Short gasps of instrumental sounds pair up with nature sounds and synthetic sounds
in a flabbergasting show off by Philippe Blanchard.
The woman resorts to speaking the text, in a nagging kind of way for a short instance,
before breaking into a way of talk-singing that sounds just like the chanting of
a Catholic priest!
As a silence falls a man is clearing his throat while something unidentifiable is
going on; maybe some kind of ball game.
The woman returns with the continuation of the fairytale, in a matter-of-factly manner,
like a teacher reading to her class. She doesn’t talk for long before a jumble of
approaching sounds, now almost free of their objects, free of their associations,
approach outside, slowly invading the rooms with their mystique.
Dark ambisonics from the double basses mix with pigsty sounds of grunting sows in
a Marcia Funebre, moving into a duet of shrill, fluttering violin strokes and deep
pig grunting. Short events of a Giacinto Scelsi-like string world swagger
through the listening space, until a submerged state of sonics reminiscent of the
atmosphere of Gavin Bryar’s “The
Sinking of the Titanic” slowly
invades the whole area.
The neighing of a horse appears for the first time, as you look out of the pigsty.
At about 18 minutes into the piece a sound poetic female event takes place. The woman
in these vocalisms sounds so much like the sound poet Hebriana Alainentalo
of Sweden that I start to wonder if some of her many private cassette recordings
have made it to Blanchard’s studio by mysterious doings of unknown diffusers
of sonic adventures!
The next version of the fairytale is in German, called “Casimir”.
It begins in a rhythmic, marching manner of a synthetic bass, soon mingling with
fast, rusty sounds of synthetically screeching chain events, in a Jean Schwarz
The German storyteller is also a woman, but a different one from the Greek one. She
has a deeper voice, and is probably younger too.
It is fun to realize how much he language itself colors the general impression of
the fairytale and the music!
I also realize that when I understand the words (I do understand German and English
and some French, but not Greek), the sounds take on a more illustrative guise, making
them somewhat more attached, less free, than in the Greek version — in my linguistic
The ingenuity of sound application is as remarkable in the German version, though,
but completely different in shadings, colors, nuances. Philippe Blanchard
is a master of his tools, and he has a vivid imagination!
A pigsty choirs, beautifully synchronized, soars in the background, while hopping,
bouncing imaginary bubbles fill up the screen, or the room. Someone empties a whole
sack of potatoes at your feet, and you’re rural, definitely very rural! The sounds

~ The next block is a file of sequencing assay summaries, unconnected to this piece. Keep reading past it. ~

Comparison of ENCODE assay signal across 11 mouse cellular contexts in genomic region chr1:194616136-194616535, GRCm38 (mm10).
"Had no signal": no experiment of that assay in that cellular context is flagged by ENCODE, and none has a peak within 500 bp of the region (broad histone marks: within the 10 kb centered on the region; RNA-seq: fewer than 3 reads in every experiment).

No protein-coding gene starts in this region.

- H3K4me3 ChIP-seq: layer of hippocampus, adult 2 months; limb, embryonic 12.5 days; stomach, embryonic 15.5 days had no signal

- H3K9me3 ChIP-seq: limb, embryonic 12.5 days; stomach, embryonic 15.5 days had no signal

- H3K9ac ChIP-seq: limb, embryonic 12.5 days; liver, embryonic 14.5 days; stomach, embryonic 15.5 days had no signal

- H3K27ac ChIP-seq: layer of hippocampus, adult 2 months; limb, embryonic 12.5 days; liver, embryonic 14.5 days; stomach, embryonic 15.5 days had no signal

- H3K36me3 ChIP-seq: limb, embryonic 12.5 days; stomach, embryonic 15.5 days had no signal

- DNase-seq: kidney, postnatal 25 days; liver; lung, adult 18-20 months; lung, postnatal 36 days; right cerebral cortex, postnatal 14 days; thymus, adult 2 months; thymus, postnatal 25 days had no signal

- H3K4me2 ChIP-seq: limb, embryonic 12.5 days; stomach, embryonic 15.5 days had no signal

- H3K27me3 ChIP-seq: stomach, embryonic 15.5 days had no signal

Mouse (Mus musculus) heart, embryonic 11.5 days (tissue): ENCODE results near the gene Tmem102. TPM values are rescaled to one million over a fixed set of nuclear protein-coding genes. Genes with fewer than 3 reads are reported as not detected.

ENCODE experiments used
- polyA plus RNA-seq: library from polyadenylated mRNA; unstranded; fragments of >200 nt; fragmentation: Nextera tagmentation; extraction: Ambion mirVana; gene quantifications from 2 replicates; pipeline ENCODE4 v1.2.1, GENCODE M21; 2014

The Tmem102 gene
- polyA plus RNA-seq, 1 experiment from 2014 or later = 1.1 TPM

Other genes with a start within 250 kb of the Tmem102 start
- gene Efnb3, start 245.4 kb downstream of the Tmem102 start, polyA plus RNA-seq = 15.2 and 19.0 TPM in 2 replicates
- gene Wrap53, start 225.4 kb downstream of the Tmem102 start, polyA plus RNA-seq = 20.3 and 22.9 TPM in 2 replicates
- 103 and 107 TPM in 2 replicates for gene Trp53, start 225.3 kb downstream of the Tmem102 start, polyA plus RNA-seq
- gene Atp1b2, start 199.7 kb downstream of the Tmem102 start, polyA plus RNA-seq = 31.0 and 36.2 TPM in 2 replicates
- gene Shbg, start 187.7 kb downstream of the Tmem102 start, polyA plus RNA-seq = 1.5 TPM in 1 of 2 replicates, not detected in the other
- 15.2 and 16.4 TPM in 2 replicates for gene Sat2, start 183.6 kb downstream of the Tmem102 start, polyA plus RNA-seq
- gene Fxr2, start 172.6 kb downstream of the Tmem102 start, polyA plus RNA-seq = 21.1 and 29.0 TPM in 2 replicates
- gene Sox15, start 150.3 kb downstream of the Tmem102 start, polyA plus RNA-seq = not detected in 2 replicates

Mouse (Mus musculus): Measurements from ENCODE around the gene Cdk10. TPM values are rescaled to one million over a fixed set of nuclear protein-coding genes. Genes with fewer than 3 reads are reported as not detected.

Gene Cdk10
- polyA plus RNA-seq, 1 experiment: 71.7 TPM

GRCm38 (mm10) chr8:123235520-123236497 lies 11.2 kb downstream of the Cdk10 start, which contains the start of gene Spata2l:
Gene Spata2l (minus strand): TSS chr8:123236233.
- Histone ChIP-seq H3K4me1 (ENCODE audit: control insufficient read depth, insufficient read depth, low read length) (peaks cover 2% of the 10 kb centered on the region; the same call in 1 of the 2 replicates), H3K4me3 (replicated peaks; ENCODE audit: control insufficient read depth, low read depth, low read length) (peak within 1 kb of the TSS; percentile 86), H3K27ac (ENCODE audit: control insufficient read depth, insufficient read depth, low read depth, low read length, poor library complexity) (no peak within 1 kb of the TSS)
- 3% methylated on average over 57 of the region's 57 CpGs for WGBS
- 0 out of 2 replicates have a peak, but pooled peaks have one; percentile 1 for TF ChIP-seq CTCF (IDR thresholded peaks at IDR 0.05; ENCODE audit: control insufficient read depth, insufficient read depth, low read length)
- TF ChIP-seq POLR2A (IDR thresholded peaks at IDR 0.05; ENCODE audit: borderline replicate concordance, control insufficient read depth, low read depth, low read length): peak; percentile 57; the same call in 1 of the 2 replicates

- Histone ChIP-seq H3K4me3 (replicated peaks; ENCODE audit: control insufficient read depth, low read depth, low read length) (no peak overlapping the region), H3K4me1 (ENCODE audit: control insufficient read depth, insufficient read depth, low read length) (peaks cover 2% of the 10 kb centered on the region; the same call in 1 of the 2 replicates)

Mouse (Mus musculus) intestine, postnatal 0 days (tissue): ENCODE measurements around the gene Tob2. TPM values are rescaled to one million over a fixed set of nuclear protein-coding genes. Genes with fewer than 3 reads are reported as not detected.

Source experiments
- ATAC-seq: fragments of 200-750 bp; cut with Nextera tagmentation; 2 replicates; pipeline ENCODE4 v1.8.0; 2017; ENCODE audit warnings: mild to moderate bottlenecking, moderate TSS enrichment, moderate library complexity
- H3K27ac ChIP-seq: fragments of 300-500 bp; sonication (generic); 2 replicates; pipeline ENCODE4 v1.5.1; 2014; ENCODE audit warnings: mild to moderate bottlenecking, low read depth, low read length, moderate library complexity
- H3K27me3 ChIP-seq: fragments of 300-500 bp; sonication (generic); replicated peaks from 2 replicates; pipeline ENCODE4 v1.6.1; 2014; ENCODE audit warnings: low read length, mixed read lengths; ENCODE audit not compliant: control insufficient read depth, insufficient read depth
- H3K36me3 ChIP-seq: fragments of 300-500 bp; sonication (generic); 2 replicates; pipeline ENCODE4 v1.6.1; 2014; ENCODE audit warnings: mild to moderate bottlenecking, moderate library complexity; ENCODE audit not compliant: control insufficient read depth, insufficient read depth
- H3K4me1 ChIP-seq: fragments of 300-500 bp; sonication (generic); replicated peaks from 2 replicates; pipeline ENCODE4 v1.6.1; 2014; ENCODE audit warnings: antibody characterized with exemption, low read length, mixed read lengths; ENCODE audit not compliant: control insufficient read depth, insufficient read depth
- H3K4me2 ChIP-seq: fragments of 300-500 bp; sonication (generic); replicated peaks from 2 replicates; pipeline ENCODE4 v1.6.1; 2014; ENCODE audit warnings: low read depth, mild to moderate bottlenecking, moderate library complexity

of the potatoes tumbling out of the sack transforms into something that sounds more
like a sack of charcoal emptied into a bin at the heater in the basement. Until it
is stretched out to form a continuous imaginary sound of the Van Allen Belt — or
the secret thoughts of the Rabot Glacier at Kebnekaise, shaking off
some rocks at its edge…
Third version is French. Children’s’ voices in the left channel are joined by Jean-Claude
Risset sounds in the right. The tale is now called “A la bataille”.
A rhythmic sequence of indecent sounds of the oral cavities plus human grunts and
saliva-spraying carelessnesses build up the scene for the story. The child’s voice
that then appears in a solo of spoken words is immediately transformed in a sound
poetic manner, sped up and slowed down and circled and spiraled, cut-up and elastically
stretched, ballooning, swirling and hitting down like a hammer on nails into wood!
A humorous melody is fashioned from this ill-treated voice. It continues for a while,
on a backdrop of a steadily building layer of deep, brownish, mud-sounds.
A male voice carries the story through the French version. The sound of a railway
crossing breezes by a few times (as heard from inside the train) in an old Pierre
Schaeffer style, slowing down, making the signal at the crossing sound like brittle
wine glasses hit by pencils.
The ingenuity of sound is almost devastating, as scrapings of unknown surfaces —
maybe the sharpening of scythes or knives on a grindstone — mingle with austere violin
sounds, not unlike the reverberant violin solos of Mary Lou Newmark of California.
There is a strange sense here of ancient days and the present, layered on top of
each other, behind each other, with the ancient layer sometimes appearing as more
present than the present and vice versa, turning the history of human culture inside
out, revealing a few truths in the process. Fascinating!
The last version of the story is called “Hopscotch”, so it’s the English version. It opens in
a space sound manner, in a roaring, trembling sense of shuddering through the upper
layers of a planet’s atmosphere, shaking your body violently, relentlessly — but
inside it all is the sound of ping-pong balls bouncing; is that inside a frantic
memory of a space traveler, alienated from all human contact, worlds away; a sole
survivor of an extinct humanity traveling towards his distant death among the stars?
As the male English storyteller begins to speak it gets all the more obvious how
many of the sounds are illustrative, but I prefer, in this review, to consider them
by themselves, as someone without knowledge of the language would hear them.
A rubbed balloon sounds just like an albatross taking of from the Falklands.
The winding up of an old alarm clock — or a big grandfather’s clock — while the storyteller
speaks, teams up with sharp, high-pitched elastic sounds. Little popsicle synth-sounds
are inserted, as well as quirky sounds of a digitally reproduced analog synth, perhaps
— it sounds just like it — loops of ReBirth RB 338 from Propellerheads.
These quirky synth loops are joined by female inhalations, as some lady is gasping
for air. Apparently an intercourse is in full swing inside the sound web!
This hastily transforms into a subway ride or a walk through the sewers; I can’t
make up my mind as to which it is, but it probably is both… and sex too!
It has been an adventure to soar through these sonic landscapes, breeze through these
bewildering cuts and bruises of a world gone wrong with a smile, a world disappearing
with a quirky jolt, a culture going down the universal drain with a fatalistic grimace.